* What's your analog reception like on 5, 7, 9, 22 and 26? (You didn't say if you were trying to tune in MPT or WETA, and I've found that MPT's signal can be stronger than WETA's.)
* How old is your digital tuner? Older models are not just not as reliable at pulling in somewhat weak digital signals as newer ones.
* Are you using a VHF-only antenna? A lot of digital channels occupy the UHF band (even though they're mapped to their analog spots on the dial.)
Washington, D.C.: I have an Apple G4 Powerbook that's about four or five years old. I update the software regularly. It has become progressively more difficult to pick up a wireless signal. Someone has told me the airport on the G4 has a poor reputation. Is that true and if so, is it a hardware or software problem? I guess I should just take it to an Apple store and have them check it out but any thoughts you have on this would be appreciated.
Rob Pegoraro: I have heard people say that the G4 PowerBook had problematic wireless reception, thanks to its metal case, but that wouldn't explain your reception getting worse.
The problem could be that you're getting too much interference from neighbors' wireless networks (or devices that, like some older cordless phones, occupy the same wavelengths as WiFi).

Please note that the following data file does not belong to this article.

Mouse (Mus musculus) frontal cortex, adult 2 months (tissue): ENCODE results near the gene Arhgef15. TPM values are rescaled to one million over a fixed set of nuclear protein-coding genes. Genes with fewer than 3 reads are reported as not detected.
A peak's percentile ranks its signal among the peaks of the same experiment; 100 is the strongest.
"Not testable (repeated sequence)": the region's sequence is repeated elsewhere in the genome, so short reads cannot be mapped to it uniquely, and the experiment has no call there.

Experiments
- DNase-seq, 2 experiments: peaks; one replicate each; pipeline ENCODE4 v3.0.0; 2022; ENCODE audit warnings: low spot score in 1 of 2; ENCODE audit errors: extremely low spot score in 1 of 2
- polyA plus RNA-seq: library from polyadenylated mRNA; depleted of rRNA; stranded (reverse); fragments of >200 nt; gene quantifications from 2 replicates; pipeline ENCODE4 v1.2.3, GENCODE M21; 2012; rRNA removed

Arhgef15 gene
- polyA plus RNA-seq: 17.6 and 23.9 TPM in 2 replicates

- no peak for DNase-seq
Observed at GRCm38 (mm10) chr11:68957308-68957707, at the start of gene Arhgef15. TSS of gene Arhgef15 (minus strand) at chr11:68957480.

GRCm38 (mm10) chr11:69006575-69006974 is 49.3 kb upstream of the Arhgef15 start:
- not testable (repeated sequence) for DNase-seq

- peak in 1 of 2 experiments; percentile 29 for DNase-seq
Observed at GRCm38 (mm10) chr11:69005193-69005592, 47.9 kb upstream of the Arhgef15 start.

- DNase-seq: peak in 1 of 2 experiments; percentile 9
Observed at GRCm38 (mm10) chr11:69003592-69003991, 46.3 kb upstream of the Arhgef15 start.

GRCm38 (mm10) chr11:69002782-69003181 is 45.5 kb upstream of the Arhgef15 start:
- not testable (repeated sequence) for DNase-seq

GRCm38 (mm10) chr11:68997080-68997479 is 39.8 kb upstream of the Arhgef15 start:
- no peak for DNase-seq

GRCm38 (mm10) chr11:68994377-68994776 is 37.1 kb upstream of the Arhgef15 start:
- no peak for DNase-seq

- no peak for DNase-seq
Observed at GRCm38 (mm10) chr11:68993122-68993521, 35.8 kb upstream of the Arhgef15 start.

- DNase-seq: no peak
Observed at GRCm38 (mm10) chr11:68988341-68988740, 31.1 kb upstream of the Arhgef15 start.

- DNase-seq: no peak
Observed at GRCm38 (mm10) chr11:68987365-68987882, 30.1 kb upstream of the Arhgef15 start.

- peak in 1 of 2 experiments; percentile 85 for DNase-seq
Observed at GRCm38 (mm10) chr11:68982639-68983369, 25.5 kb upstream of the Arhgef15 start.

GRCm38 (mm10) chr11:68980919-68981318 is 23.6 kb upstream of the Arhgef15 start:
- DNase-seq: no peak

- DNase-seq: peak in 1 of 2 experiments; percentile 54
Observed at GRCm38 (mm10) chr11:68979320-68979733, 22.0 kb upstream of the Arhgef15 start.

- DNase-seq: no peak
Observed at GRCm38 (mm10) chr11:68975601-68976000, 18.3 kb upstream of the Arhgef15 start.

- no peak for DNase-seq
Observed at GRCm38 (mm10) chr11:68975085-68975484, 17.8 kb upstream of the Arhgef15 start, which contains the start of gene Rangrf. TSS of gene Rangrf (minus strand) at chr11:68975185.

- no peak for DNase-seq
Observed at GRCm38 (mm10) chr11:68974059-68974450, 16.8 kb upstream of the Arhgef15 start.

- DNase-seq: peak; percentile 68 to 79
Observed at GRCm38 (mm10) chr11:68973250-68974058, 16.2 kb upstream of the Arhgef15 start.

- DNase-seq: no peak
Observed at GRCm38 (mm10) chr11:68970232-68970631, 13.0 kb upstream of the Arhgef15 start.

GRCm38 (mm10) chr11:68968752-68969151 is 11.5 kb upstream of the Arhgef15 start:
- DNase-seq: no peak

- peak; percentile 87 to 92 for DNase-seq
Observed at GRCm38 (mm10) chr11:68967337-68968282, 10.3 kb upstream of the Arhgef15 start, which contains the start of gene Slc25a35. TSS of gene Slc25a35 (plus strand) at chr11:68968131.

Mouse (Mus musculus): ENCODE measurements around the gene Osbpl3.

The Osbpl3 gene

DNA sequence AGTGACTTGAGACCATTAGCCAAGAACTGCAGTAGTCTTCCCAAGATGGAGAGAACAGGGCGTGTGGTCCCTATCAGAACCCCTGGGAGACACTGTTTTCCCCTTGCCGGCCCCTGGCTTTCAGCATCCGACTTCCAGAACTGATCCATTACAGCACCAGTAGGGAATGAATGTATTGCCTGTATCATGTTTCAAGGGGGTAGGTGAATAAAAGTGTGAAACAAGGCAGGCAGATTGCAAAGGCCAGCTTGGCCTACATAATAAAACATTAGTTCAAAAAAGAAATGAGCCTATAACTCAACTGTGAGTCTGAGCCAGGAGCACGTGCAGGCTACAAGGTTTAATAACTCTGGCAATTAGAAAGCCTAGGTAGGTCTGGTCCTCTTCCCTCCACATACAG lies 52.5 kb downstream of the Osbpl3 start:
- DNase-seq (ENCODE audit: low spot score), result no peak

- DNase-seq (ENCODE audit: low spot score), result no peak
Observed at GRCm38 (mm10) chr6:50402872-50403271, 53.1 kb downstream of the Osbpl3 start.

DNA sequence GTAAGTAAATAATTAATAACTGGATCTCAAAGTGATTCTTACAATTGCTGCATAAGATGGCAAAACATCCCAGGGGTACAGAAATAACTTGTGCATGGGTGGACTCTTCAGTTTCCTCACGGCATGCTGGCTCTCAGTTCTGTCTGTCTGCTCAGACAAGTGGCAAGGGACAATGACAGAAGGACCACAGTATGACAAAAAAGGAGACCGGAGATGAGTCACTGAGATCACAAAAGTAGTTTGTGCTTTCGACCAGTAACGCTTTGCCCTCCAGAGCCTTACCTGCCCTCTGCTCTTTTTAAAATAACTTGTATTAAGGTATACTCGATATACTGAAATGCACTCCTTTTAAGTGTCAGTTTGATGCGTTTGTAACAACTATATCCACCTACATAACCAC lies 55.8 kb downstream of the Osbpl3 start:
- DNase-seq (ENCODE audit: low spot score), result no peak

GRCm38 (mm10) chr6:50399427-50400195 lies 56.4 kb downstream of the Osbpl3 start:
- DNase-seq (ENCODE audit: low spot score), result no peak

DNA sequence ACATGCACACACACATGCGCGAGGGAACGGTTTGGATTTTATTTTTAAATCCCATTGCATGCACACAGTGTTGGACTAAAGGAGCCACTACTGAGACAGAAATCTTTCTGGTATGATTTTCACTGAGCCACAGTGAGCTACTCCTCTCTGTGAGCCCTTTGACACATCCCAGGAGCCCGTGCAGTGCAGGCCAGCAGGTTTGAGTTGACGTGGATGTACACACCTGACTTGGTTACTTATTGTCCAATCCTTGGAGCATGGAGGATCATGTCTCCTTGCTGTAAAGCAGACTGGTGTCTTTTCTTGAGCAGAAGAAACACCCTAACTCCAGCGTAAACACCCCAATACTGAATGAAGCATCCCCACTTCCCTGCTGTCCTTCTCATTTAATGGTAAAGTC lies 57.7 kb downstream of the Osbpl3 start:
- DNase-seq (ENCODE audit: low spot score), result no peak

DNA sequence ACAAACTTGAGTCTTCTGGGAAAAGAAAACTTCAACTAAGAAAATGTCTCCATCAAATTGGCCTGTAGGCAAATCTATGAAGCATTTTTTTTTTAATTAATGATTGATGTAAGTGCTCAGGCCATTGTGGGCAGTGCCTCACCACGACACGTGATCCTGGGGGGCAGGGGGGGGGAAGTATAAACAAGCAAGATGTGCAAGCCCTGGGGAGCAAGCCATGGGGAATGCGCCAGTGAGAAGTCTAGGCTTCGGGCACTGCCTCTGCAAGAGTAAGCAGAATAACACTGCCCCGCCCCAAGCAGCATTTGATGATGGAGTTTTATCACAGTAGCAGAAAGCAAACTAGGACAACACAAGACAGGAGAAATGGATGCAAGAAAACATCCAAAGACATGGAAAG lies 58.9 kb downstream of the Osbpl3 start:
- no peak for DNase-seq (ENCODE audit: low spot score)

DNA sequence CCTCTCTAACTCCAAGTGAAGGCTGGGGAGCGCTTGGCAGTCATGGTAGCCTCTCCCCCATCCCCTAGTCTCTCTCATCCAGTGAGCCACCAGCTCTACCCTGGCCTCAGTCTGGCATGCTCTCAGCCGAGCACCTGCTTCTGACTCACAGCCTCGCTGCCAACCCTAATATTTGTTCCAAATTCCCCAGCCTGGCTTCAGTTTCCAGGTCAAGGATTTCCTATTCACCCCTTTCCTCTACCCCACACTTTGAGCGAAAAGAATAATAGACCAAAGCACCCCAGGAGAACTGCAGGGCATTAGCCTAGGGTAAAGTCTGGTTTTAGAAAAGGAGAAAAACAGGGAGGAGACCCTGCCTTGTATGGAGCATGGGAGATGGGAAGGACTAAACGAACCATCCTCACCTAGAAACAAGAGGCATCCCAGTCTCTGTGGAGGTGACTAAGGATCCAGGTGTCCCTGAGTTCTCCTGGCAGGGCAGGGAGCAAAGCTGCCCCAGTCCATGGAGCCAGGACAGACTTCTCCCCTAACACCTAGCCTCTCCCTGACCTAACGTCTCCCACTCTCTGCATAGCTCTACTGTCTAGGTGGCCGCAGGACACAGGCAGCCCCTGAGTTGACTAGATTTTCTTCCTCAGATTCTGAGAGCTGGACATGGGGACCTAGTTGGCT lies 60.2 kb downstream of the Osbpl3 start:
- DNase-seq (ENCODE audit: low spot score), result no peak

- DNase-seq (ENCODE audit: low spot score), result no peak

Burton-upon-Trent, UK: My pc was infected with virus's not long ago, the number of virus's have seemingly increased exponentially over the last ten years.
Is it possible to eradicate all threats of infection, by increasing sophistication of security, or will we have to get used to possible damage and live with the risk?
Rob Pegoraro: Successful virus attacks are *not* inevitable, and you should not ever accept them as the price of doing business.
But you also have to work to keep your own computer safe, because not all software is equally secure. For instance, if you're using Internet Explorer 6, you need to stop--NOW--and switch to Firefox. If you're shopping for a new computer, consider all of your options: Mac OS X is more secure than Windows.
(For more help on setting up a new computer right, please see the column I wrote in December: 7 Steps to Get Your New Computer Running Right)
But the most important thing you can do to keep your computer secure is to practice what the Ars Technica news site calls "skeptical computing": Be choosy about where you click and what you install on your machine.